Tuesday 17 September 2019

Anger as Saints escape censure over North incident

Northampton will not face any action over the incident which saw George North suffer a
concussion Picture: PA
Northampton will not face any action over the incident which saw George North suffer a concussion Picture: PA

Mick Cleary

Rugby's authorities were roundly condemned last night for brushing aside player welfare concerns after a joint Rugby Football Union and Premiership Rugby investigation applied no sanction to Northampton Saints for their handling of George North's head injury.

The concussion review panel ruled that North should not have returned to play after a mid-air collision with Adam Thompstone in a match against Leicester on December 3.

Television pictures showed that North, who has a long history of suffering concussions, appeared to lose consciousness. The report concluded that: "not only from the video evidence but also George North's history and risk stratification, he should not have returned to the field of play".

However, the panel fell short of recommending that the club or any individuals be punished as it did not "consider that the medical team (or the club) failed to complete the HIA (head injury assessment) protocol nor intentionally ignored the player's best interests."

Instead the 17-page report, compiled by a three-man panel of Nigel Melville, the RFU's director of professional rugby, Phil Winstanley, rugby director at Premiership Rugby, and independent chairman Dr Julian Morris, made a list of nine recommendations.

Those included medical teams reviewing the television footage before commencing the HIA, which should also be completed in its entirety off field.

However, a number of organisations, including the Rugby Players' Association, expressed dissatisfaction that no-one was held to account for endangering North's health.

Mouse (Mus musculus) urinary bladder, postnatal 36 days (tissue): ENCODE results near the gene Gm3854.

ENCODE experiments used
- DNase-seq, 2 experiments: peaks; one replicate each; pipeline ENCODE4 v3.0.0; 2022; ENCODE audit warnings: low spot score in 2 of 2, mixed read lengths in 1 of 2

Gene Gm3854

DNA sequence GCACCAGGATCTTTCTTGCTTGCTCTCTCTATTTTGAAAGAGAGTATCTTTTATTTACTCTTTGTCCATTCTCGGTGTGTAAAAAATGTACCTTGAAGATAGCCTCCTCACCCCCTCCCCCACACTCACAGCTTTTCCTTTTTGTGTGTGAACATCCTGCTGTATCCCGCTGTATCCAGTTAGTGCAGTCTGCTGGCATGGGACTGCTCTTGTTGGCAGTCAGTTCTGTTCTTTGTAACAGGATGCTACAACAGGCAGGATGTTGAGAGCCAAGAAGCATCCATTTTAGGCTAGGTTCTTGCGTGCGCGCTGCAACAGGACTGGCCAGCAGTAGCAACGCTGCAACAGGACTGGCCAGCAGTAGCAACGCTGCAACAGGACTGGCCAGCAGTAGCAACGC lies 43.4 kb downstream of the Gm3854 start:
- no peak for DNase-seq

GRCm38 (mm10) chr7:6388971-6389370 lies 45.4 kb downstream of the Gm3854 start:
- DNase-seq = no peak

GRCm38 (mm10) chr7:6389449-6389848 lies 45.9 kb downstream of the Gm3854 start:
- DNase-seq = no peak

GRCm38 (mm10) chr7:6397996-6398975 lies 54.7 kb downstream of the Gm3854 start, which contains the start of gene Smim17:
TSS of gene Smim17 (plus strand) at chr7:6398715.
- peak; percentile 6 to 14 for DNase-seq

"That George was permitted to return to the field of play in the circumstances was a significant failing," an RPA statement read.

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"While we feel that sanctions would have sent a clear message about the gravity of concussion mismanagement, we welcome the recommendations outlined in the report. These must be adopted and all concussion processes be kept under constant review so that everything is done in terms of training, resource and protocol to ensure this does not happen again."

More strident criticism came from Peter McCabe, the chief executive of Headway, the brain injury charity, who believes mixed messages are being sent out.

McCabe said: "The report states 'the group does not consider that the medical team (or the club) failed to complete the HIA protocol nor intentionally ignored the player's best interests'. If this is the case then serious questions have to be asked regarding the protocols: are they fit for purpose and are they being properly enforced?

"This incident sends out a confusing message around the issue of concussion, particularly for children who follow the example of famous players and their favourite clubs."

The oft-repeated claim from rugby's authorities that "player welfare is our No 1 concern" has yet again been exposed the moment that it came for decisive action to be taken.

It will be of small comfort to Northampton that also escaped punishment for fielding a weakened team in their 60-13 Champions Cup defeat to Leinster at the weekend with European Professional Club Rugby (EPCR) issuing a pointed reminder that clubs need to exercise "squad rotation in good faith".

Under pressure Northampton director of rugby Jim Mallinder has indicated that North, who suffered four head blows in five months between November 2014 and March 2015, is in line to return in the Premiership match against Sale Sharks tonight. (© Daily Telegraph, London)


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